A Major Construction Obstacle May Be Lurking Beneath Us

Posted by on Jan 31, 2017

By Matt Stoops, Infrastructure Project Manager
As a project manager in construction, I often encounter a number of different challenges on any given day. Many times those challenges are unseen because they are underground. That’s right: utilities.

There are a ton of different utility lines (gas, water, sewer, electrical, communication, fiber optics, drainage, gas/oil pipelines) that zig zag all over the country.  It is amazing how much utility infrastructure exists, and how much has already been used and abandoned.  Often times the utility owners are not able to accurately locate their lines, confirm if they are in use or abandoned, or even know if a line of theirs might exist or not.  When contractors call in a locate request, the marks & flagging that are put out on the ground to locate a line can be up to 3’ off from where the line actually is.

Modified construction around existing utility conflicts.

Typically it is the equipment operators that first discover these unknown utilities when installing drainage pipe, or doing general excavation for new pavements or retaining walls. When they encounter an unexpected utility line(s), the operation that was in progress typically comes to an immediate halt, causing a lot of headaches.  While the contractor might be able to divert man power and equipment to another part of the project, there is still usually some amount of wasted time & efficiency when we have to change operations.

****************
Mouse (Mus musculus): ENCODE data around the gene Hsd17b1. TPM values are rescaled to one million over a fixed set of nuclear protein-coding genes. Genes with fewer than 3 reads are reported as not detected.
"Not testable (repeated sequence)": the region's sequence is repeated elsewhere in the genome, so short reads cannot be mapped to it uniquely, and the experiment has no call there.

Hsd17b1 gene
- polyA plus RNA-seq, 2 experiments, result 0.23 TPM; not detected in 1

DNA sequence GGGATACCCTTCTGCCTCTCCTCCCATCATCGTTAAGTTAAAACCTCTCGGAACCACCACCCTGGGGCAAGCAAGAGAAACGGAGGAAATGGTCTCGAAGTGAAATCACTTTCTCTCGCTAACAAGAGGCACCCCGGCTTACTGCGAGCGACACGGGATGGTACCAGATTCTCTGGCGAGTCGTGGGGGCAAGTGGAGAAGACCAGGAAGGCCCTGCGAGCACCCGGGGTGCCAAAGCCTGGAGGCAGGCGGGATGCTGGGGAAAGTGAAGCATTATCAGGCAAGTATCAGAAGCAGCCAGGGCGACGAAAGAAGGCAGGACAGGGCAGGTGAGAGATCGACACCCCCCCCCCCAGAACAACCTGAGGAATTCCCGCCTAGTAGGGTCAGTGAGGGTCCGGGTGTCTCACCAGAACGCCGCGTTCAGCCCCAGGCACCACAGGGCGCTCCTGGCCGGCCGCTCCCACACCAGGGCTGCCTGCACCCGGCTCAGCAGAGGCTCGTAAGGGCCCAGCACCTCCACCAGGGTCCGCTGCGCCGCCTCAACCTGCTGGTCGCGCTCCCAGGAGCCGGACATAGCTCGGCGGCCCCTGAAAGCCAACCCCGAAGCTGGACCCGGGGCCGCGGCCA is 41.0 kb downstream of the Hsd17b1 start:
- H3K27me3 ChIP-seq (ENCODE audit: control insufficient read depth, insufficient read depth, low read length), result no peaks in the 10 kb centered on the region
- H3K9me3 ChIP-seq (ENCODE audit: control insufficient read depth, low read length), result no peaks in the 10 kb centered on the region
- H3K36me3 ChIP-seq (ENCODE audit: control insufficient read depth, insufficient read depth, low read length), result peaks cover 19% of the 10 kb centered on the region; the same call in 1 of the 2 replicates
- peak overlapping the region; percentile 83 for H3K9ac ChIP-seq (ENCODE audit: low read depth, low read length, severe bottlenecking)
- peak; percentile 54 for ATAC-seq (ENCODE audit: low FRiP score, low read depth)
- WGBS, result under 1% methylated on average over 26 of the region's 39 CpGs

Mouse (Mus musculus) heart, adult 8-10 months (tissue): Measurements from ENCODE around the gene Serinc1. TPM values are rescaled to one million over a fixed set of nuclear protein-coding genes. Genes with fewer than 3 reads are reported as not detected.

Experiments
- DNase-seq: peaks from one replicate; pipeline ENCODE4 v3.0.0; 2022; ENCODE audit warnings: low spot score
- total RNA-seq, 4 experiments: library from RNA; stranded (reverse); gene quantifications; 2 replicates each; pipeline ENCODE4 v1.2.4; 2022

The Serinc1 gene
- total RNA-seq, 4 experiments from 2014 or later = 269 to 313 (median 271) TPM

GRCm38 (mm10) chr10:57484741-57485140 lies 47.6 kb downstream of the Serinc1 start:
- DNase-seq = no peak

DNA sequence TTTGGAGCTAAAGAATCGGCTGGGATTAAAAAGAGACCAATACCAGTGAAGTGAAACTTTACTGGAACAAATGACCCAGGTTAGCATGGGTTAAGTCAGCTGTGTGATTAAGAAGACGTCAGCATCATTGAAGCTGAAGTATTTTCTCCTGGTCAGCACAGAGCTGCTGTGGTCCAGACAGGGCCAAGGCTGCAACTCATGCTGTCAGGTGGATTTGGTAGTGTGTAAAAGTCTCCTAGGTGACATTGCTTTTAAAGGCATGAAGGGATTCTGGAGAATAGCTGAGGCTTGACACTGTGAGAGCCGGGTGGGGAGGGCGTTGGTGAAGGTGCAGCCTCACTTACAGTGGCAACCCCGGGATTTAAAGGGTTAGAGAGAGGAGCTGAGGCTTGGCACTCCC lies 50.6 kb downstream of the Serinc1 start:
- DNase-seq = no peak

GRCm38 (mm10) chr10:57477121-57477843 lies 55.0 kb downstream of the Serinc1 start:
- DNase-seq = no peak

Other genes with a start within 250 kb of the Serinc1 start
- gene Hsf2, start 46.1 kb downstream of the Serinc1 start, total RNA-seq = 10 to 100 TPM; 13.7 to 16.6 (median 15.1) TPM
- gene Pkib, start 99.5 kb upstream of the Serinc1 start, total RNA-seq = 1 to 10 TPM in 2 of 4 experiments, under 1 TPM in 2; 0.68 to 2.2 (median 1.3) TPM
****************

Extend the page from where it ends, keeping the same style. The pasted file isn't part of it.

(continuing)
To overcome the obstacle, we first start out brainstorming ideas with the contractor. The ideal course of action would be to work around the utility, because that typically is the fastest resolution. Also, working around the utility instead of relocating or adjusting the utility allows us to remain in control of our own work instead of depending on some other 3rd party.  Unfortunately, sometimes we find that the utility must be relocated and then we must begin that cumbersome process (typically at least a one month-long process):

  • Utilities must devise a plan to relocate or adjust
  • The involved parties need to settle on who is paying for the relocation
  • The utility will hire a contractor to oversee the relocation
  • The relocation construction begins

While these unexpected utility lines are absolutely an obstacle in completing some of our projects, we find that we’re generally able to overcome the issue. It takes some creative thinking to avoid impacts, but that’s just part of the job!

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